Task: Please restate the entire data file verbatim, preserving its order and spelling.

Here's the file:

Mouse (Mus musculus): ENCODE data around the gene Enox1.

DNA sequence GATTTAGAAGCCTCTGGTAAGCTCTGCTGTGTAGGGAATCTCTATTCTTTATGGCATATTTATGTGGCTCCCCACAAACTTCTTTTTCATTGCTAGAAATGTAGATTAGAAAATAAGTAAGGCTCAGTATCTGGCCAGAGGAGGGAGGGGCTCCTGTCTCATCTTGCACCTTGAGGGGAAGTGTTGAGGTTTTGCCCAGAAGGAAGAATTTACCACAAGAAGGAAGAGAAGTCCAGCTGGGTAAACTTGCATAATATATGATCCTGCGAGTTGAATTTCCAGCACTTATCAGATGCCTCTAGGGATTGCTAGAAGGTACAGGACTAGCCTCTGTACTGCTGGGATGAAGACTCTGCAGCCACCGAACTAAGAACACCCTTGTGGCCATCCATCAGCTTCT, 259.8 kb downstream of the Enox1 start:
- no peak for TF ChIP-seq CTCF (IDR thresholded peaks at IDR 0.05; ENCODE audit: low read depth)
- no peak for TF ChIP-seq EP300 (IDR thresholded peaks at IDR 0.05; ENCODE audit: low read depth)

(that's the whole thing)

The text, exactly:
Mouse (Mus musculus): ENCODE data around the gene Enox1.

DNA sequence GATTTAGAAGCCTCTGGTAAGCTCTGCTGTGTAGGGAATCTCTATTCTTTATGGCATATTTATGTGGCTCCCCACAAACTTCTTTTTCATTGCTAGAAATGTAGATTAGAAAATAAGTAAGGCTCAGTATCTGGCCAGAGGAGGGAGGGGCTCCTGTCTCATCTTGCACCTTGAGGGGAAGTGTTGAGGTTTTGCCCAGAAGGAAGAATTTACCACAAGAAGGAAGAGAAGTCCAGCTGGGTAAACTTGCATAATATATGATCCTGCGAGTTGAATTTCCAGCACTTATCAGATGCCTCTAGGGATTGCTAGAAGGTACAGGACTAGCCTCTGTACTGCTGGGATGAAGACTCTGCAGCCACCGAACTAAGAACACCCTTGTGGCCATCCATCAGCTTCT, 259.8 kb downstream of the Enox1 start:
- no peak for TF ChIP-seq CTCF (IDR thresholded peaks at IDR 0.05; ENCODE audit: low read depth)
- no peak for TF ChIP-seq EP300 (IDR thresholded peaks at IDR 0.05; ENCODE audit: low read depth)